A: “And wonderful works without number”.

Q: What may be particularly ironic about the statement Job makes in v.10?

A: It is what Eliphaz stated in 5:9 to Job, “Who does great and unsearchable things, wonders without number”. But whereas Eliphaz provides the working of God in the context of the unaddressed sin presupposed in Job’s life, Job escalates it to include God’s sovereignty even over the righteous as well.

Q: But how does v.11 express the ultimate conundrum when it comes to the will and working of God?

A: Man cannot recognize God in the first place, and therefore has no idea what He is doing or that He is even working.

Point: This is an important observation on Job’s part since one of the most crucial issues the book of Job wrestles with is the lack of understanding by everyone involved of what God is really doing in Job’s life. His friends neither “see” nor “perceive” God working in any way other than discipline or punishment.

Application: God is all-powerful; there is no power man can apply toward God. Man’s environment is completely subject to God’s will and working alone.

13“God will not turn back His
anger;

Beneath Him crouch the helpers
of Rahab.

14How then can I answer Him,

And choose my words before
Him?

15For though I were right, I could
not answer;

I would have to implore the
mercy of my judge.

16If I called and He answered me,

I could not believe that He was
listening to my voice.

17For He bruises me with a
tempest

And multiplies my wounds
without cause.

18He will not allow me to get
my breath,

But saturates me with
bitterness.

19If it is a matter of power,
behold, He is the strong one!

And if it is a matter of justice,
who can summon Him?

20Though I am righteous, my
mouth will condemn me;

Though I am guiltless, He will
declare me guilty.

21I am guiltless;

I do not take notice of myself;

I despise my life.

22It is all one; therefore I say,

‘He destroys the guiltless and the
wicked.’

23If the scourge kills suddenly,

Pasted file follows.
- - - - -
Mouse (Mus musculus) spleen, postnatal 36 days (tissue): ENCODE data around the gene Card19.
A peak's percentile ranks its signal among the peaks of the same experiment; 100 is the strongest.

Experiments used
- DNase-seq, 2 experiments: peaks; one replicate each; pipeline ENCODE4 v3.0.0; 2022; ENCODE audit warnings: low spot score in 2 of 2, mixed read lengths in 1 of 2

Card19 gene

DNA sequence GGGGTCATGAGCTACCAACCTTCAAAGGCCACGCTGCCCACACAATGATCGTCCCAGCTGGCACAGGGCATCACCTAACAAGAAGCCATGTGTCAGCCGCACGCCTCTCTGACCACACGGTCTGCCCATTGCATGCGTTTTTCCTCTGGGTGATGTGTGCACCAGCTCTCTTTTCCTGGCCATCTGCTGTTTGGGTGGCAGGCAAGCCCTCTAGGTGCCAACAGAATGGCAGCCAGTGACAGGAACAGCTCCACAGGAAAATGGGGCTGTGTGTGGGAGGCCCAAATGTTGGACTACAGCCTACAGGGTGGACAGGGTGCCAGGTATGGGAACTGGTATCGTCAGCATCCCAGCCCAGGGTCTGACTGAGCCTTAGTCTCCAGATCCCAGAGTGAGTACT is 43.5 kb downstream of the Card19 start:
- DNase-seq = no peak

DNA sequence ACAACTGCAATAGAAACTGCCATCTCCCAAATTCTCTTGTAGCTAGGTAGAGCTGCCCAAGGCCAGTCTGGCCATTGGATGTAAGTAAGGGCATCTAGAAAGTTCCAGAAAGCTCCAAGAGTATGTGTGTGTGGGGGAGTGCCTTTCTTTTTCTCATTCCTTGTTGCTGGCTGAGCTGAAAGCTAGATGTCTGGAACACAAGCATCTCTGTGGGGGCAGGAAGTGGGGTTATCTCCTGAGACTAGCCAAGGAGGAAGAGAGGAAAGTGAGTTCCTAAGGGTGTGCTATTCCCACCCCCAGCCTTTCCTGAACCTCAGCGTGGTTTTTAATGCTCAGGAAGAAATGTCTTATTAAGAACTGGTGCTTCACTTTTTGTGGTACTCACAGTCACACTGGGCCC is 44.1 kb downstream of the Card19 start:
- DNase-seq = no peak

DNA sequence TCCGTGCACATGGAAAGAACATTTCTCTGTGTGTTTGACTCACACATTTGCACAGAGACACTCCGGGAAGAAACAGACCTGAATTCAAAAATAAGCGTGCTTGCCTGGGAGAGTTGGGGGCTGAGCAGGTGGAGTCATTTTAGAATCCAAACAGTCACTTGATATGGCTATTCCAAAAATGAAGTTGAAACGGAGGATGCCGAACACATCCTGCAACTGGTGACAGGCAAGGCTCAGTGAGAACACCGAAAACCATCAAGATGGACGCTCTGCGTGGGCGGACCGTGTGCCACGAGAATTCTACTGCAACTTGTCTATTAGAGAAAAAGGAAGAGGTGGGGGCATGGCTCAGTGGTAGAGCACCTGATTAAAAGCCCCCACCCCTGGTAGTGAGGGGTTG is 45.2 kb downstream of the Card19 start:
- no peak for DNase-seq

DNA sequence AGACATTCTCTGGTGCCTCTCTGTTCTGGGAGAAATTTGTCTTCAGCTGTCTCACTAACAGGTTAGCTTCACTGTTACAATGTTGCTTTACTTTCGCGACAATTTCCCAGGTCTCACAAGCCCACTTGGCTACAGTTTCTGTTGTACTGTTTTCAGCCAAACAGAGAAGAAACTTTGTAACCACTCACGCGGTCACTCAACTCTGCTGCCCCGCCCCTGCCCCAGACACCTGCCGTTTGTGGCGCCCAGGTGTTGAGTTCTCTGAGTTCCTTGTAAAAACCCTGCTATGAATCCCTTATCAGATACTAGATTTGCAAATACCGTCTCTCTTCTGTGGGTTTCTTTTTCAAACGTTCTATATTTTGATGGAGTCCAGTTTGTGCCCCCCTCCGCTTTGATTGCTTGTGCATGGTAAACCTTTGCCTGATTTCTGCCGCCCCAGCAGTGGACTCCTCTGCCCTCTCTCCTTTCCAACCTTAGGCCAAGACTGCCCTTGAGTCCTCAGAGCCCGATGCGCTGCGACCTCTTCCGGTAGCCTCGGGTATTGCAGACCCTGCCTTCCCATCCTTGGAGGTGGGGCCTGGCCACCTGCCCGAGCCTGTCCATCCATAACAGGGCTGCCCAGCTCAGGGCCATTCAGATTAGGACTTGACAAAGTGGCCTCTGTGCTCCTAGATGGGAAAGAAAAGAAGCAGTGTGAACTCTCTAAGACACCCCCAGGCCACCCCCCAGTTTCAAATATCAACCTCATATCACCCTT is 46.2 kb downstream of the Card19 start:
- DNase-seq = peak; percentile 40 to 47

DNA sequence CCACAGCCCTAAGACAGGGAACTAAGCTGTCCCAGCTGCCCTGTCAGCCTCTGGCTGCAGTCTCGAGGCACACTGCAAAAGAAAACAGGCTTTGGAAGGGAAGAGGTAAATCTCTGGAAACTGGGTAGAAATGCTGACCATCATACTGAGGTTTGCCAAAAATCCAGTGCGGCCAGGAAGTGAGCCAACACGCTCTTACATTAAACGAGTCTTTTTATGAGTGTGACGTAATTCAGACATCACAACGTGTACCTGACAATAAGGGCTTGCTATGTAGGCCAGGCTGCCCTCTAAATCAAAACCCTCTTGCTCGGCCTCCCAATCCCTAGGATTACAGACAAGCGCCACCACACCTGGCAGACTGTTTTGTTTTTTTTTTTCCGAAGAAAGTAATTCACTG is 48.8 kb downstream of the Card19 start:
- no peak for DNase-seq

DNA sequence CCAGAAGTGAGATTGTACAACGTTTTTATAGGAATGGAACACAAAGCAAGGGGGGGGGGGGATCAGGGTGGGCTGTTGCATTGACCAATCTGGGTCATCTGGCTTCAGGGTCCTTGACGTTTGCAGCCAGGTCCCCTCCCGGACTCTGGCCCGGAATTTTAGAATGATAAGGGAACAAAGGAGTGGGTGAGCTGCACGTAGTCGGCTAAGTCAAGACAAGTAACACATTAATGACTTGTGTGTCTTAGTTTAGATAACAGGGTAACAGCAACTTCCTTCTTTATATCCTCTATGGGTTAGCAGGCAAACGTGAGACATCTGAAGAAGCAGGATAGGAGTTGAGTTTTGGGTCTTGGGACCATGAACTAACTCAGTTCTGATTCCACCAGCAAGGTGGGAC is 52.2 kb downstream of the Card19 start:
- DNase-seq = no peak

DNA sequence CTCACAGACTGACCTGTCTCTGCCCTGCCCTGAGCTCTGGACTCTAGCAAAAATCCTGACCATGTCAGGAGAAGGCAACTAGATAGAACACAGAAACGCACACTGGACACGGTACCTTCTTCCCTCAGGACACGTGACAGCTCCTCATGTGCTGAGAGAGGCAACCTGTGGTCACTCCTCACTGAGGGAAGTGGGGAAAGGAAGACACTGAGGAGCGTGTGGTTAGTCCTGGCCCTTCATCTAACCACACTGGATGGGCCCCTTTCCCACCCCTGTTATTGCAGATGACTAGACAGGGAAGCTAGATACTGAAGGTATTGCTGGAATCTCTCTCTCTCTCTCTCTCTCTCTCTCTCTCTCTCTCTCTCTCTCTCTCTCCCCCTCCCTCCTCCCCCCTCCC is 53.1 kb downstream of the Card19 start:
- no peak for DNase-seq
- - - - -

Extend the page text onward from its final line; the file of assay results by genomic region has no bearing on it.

He mocks the despair of the
innocent.

24The earth is given into the hand
of the wicked;

He covers the faces of its judges.

If it is not He, then who is it?

[Read v.13-24]

Q: Comparing the object of the focus in the previous section to this, to what has Job shifted the emphasis?

A: In the previous section Job addressed God’s working in what we might label as “the laws of nature”, or the physical universe; here it changes to what we might call “the rule of law”, or the rules and laws governing mankind’s spiritual and moral behavior in this world.

Point: Having established God’s sovereignty over the physical, Job now affirms His sovereignty over the spiritual.

Q: How is this expressed in Job’s provided rhetorical question?

A: “How then can I answer Him, and choose my words before Him?” (v.14)

Application: Just as the laws of the physical universe are beyond mankind’s control and subject to God’s Word and ways alone, so are the laws concerning mankind’s spiritual and moral behavior. Just as we cannot escape, much less influence, the laws of the physical universe, neither can we affect those corresponding to our spiritual nature.

Q: What does Job indicate can be at work against mankind in addition to, and because of, God’s anger in v.13?

A: “…the helpers of Rahab”.

Q: Who or what, exactly, is Rahab?

A: Bearing in mind that Job is actually the earliest book of the Bible, predating even the writing of the Pentateuch, this is the earliest reference to the agents of Satan on earth, and although it will take form through various earthly kingdoms, at this time it is Egypt:

Even Egypt, whose help is vain and empty. Therefore, I have called her “Rahab who has been exterminated.” — Isaiah 30:7

 

But notice how Egypt is not only associated with Babylon, Philistia and Tyre—all scriptural representations of Satan, but also directly with Satan as the dragon:

“I shall mention Rahab and Babylon among those who know Me; Behold, Philistia and Tyre with Ethiopia: ‘This one was born there.’ ” — Psalm 87:4

 

Awake, awake, put on strength, O arm of the Lord; Awake as in the days of old, the generations of long ago. Was it not You who cut Rahab in pieces, Who pierced the dragon? — Isaiah 51:9

 

Ultimately the overcoming of Egypt as an historical event will represent the ultimate victory over Satan:

“He quieted the sea with His power, And by His understanding He shattered Rahab. — Job 26:12

 

You Yourself crushed Rahab like one who is slain; You scattered Your enemies with Your mighty arm. — Psalm 89:10

 

Point: At various points in history, what began under Nimrod with Babylon is replayed in Egypt, Assyria, literal Babylon, Medo-Persia, Greece, the Roman Empire, and ultimately fulfilled in the final kingdom of the Antichrist called “Babylon the Great”. At this particular time, however, it is Egypt who is the chief earthly agency of Satan. However, Job raises the possibility which we know to be true which neither he nor his comrades understand at this point, that Satan’s influence can be responsible.

Q: What is the main rhetorical question Job asks in this particular case?

A: “How then can I answer Him, and choose my words before Him?” (v.14)

Q: How do we know that Job’s meaning is that under no circumstances can man ever justify himself before God?

  1. (v.15) “For though I were right, I could not answer; I would have to implore the mercy of my judge”.